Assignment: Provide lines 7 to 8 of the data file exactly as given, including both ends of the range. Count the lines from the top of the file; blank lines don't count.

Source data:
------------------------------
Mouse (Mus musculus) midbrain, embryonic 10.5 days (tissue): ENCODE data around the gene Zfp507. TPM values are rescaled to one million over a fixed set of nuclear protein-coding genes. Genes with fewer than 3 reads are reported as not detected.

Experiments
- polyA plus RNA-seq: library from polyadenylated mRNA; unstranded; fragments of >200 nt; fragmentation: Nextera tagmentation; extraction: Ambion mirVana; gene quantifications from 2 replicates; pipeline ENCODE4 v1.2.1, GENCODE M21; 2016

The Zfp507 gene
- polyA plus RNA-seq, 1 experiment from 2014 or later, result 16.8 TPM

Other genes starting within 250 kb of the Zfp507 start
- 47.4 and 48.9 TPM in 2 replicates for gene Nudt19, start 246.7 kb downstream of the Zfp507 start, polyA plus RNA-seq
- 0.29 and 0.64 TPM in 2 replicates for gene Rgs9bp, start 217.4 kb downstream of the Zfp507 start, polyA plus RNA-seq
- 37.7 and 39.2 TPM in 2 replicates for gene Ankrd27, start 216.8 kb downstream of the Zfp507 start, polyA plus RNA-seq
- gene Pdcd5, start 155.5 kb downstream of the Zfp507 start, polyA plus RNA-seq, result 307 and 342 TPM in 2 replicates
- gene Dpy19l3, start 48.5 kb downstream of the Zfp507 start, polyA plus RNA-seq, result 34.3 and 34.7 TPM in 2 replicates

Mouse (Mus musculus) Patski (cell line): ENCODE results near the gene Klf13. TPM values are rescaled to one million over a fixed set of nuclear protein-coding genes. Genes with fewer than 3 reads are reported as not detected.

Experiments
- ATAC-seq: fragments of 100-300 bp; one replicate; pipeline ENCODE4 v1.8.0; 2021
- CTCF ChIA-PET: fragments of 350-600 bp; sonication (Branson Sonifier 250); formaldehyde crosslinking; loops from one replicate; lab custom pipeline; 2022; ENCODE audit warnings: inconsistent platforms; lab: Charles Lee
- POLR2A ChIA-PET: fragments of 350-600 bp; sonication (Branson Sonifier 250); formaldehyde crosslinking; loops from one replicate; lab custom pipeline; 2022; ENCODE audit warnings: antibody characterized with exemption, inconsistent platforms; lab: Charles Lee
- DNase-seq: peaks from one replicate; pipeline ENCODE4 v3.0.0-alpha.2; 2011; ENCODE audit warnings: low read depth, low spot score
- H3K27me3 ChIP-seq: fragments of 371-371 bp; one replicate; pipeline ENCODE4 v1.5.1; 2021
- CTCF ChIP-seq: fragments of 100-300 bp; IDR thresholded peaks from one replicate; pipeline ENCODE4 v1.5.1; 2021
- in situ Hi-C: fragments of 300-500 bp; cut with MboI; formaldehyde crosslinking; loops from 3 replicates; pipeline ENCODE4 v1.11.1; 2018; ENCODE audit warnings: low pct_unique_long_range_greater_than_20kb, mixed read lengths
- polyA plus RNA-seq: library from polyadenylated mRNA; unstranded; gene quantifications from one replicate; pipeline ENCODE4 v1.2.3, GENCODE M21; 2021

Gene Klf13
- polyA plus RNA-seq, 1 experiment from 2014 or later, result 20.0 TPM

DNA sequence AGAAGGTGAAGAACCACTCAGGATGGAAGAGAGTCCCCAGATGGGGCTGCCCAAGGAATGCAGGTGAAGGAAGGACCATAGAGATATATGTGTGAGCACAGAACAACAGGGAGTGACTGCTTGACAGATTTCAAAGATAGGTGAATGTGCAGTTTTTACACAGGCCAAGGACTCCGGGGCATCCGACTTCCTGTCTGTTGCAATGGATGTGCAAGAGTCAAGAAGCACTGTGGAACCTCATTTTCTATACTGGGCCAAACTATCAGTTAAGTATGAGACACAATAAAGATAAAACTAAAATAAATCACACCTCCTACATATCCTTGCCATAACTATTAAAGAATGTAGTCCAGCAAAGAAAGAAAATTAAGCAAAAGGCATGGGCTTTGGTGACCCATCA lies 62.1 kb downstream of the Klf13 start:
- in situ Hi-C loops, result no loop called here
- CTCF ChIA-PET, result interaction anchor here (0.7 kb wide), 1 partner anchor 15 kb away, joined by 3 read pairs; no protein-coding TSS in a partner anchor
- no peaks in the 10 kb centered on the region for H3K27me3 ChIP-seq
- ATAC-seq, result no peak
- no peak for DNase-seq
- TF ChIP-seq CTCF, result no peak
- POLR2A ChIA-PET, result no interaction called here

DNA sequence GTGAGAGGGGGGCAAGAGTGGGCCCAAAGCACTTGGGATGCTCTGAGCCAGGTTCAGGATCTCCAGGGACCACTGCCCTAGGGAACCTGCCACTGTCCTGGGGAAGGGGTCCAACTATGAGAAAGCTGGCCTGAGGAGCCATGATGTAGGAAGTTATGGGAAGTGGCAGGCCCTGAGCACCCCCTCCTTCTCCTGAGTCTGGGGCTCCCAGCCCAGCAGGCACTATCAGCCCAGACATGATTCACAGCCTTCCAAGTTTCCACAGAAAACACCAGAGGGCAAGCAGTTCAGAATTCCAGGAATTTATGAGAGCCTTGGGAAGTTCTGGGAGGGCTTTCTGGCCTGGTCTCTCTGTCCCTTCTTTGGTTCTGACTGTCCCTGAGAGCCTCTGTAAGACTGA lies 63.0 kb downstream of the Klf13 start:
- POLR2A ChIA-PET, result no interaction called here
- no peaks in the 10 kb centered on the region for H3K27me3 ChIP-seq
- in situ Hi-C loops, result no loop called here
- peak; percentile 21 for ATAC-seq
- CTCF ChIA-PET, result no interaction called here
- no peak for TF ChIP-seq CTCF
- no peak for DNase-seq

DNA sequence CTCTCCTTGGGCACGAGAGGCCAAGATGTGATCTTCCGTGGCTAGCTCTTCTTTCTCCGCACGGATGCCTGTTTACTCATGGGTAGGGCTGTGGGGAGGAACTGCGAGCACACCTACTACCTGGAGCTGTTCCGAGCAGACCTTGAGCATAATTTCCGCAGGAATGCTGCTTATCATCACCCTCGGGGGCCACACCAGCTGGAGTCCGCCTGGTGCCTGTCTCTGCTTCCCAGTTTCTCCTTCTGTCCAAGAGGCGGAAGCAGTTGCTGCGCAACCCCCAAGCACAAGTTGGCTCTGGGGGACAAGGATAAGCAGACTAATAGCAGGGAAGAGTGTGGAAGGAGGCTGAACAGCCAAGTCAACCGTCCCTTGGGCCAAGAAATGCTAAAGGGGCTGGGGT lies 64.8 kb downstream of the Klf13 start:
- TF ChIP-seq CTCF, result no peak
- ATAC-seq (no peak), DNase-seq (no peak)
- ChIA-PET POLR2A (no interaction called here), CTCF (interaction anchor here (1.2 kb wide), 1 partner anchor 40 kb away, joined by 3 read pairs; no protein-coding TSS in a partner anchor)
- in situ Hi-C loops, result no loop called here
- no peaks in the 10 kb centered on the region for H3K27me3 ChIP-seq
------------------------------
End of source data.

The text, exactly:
- 47.4 and 48.9 TPM in 2 replicates for gene Nudt19, start 246.7 kb downstream of the Zfp507 start, polyA plus RNA-seq
- 0.29 and 0.64 TPM in 2 replicates for gene Rgs9bp, start 217.4 kb downstream of the Zfp507 start, polyA plus RNA-seq